The original Crysis didn't exactly give piracy a nanosuit-powered sock to the face, and Crysis 2 doesn't appear to be faring much better. TorrentFreak's annual report pegs the not-quite-as-PC-melting sequel at 3,920,000 downloads. Modern Warfare 3 and Battlefield 3, meanwhile, wouldn't even stop nipping at each other's throats while someone robbed them blind -- coming in at 3,650,000 and 3,510,000 downloads, respectively. And, because even keeping PC gaming as we know it from face-planting and flat-lining isn't worth some brand loyalty, Valve's Portal 2 also made the list with 3,240,000 downloads. Which is all our way of saying: 2012 Mayan dieties, we humbly offer the world's supply of PC pirates in exchange for the continued existence of the rest of, er, existence. Huh, what's that about a swirling abyss of pain and torment? Oh no, you won't hear any objections from us.
Outside of death and taxes, both of which you can cheat, there are very few guarantees in life. One of them is that there will be another Call of Duty game. We can say this with absolute certainty because Activision Publishing would be foolish to kill its record breaking cash cow, especially after Modern Warfare 3 just became the only entertainment property to eclipse Avatar's 17-day $1 billion sales record.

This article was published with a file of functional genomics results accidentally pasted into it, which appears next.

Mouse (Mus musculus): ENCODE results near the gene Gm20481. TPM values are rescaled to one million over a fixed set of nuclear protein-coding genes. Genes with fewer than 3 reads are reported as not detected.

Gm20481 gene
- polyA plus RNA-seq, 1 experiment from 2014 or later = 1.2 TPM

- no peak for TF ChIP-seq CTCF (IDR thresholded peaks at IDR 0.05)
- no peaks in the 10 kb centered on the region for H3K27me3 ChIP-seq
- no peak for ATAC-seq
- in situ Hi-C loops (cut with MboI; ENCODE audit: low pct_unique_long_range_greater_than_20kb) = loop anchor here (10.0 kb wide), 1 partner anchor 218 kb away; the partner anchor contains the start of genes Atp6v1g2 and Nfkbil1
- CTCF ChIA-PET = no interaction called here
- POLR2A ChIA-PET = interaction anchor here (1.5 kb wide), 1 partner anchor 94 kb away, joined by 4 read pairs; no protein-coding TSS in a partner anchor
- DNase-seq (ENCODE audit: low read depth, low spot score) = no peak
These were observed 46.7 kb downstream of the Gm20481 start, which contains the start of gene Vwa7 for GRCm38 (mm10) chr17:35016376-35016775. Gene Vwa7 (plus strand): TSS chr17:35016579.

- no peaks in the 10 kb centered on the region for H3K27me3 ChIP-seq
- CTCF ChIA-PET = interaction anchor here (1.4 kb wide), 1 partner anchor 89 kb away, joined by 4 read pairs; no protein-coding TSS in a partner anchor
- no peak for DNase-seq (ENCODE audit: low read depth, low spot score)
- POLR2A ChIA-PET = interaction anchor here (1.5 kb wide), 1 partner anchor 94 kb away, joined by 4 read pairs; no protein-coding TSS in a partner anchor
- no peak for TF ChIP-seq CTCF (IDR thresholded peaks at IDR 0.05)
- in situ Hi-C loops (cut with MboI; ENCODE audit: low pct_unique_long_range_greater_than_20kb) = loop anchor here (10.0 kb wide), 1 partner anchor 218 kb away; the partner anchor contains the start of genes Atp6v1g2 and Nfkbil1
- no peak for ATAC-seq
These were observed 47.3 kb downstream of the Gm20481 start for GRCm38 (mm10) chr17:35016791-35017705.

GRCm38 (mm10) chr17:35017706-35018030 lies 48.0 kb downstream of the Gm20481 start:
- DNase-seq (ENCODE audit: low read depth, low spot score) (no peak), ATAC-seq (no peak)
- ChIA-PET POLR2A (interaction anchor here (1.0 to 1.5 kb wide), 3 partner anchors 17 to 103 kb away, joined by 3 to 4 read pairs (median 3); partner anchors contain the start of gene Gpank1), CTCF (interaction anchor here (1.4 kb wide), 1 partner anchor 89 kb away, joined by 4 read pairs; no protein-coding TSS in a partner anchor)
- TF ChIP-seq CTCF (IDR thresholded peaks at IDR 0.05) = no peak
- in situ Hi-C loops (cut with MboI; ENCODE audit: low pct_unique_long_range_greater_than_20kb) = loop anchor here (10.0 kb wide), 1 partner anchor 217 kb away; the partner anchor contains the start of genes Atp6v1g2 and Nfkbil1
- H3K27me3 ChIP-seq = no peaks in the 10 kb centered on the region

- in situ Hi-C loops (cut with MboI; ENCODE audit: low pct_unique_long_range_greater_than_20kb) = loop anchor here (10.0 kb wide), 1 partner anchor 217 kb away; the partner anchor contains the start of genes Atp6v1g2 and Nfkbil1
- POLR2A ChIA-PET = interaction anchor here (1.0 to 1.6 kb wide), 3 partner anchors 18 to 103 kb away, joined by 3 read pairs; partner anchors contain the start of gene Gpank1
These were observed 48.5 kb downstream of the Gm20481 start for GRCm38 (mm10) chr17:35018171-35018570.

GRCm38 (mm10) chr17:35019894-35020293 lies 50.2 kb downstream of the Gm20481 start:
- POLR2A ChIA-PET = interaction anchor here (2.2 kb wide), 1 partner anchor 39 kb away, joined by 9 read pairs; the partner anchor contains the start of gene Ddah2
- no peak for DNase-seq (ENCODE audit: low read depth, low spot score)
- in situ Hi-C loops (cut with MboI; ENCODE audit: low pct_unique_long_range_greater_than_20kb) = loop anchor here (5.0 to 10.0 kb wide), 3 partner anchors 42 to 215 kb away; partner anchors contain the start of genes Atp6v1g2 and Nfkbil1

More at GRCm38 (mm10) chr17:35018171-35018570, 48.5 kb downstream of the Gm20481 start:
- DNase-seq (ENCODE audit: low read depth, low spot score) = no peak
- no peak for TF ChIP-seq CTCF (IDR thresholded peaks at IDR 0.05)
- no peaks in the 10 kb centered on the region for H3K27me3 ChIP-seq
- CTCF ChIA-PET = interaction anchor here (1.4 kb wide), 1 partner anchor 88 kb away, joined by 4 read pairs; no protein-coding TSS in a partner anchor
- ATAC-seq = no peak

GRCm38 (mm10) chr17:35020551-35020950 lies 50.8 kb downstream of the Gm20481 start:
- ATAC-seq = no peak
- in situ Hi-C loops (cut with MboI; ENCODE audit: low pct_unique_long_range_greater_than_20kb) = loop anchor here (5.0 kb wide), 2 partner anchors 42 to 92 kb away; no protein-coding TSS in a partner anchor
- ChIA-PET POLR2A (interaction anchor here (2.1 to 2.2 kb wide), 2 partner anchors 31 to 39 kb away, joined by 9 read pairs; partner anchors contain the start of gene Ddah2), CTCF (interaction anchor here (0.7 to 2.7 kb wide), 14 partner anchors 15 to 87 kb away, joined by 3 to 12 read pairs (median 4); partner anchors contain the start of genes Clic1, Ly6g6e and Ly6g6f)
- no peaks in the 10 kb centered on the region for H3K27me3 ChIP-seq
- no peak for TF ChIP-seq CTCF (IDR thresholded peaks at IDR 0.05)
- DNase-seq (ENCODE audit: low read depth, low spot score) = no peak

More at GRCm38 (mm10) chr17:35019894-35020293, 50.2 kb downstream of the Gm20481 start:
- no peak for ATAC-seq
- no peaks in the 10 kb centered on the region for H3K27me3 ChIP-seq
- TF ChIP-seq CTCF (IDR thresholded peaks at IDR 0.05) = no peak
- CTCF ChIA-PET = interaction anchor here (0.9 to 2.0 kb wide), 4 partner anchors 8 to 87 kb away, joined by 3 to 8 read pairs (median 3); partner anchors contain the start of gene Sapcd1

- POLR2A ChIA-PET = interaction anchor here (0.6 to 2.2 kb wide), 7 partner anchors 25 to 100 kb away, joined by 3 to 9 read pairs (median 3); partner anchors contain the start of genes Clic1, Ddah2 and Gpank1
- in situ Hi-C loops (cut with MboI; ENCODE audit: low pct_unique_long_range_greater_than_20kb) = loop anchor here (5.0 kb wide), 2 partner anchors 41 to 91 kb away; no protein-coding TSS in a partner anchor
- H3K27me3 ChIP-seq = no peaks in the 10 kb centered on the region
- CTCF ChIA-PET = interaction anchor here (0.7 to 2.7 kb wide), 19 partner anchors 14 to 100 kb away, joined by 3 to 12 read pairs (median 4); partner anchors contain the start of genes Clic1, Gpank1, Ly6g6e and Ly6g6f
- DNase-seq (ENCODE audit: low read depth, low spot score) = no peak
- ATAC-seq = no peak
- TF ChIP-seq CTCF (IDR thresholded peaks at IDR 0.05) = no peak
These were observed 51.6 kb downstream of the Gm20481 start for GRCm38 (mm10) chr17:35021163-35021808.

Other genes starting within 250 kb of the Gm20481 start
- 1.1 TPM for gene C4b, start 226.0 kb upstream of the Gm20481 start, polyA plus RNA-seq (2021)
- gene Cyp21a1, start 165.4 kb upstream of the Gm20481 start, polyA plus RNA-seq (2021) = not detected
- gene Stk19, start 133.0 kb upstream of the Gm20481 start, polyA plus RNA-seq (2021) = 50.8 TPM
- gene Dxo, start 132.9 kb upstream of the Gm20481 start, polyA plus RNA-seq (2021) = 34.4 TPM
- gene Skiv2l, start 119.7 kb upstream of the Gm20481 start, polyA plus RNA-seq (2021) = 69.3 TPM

Everyone seems to love The Elder Scrolls V: Skyrim, and that's because there's very little not to like (unless you're just not into RPGs, in which case you should seek counseling immediately). Underscoring the widespread appeal of a game like Skyrim, the average gamer spent 23 hours hunting dragons and picking virtual pockets during Skyrim's first week of sales.
It's a brave new PC gaming world, and -- to be perfectly honest -- we're pretty OK with it. PC Gamer's been examining Steam's graphs through the unfaltering lens of scrutiny, and it's discovered a back-and-forth, Balrog-worthy battle between Modern Warfare and its fiercest natural rival: Terraria. Wait, what? Well, for one thing, Battlefield 3's not actually on Steam, but even still, this is pretty impressive. MW3 and Terraria have spent the past week nearly neck-and-neck for second place (Skyrim's got first, of course) on Steam's most-played list, with both peaking at around the 55,000-60,000 concurrent player range. Granted, the Minecraft-influenced 2D platformer's riding a nice boost from its massive 1.1 update, but that does little to dull the sheen on this accomplishment. After all, Terraria's running on word-of-mouth, while MW3 has one of the biggest ad budgets in gaming history. David and Goliath, we believe you just got upstaged.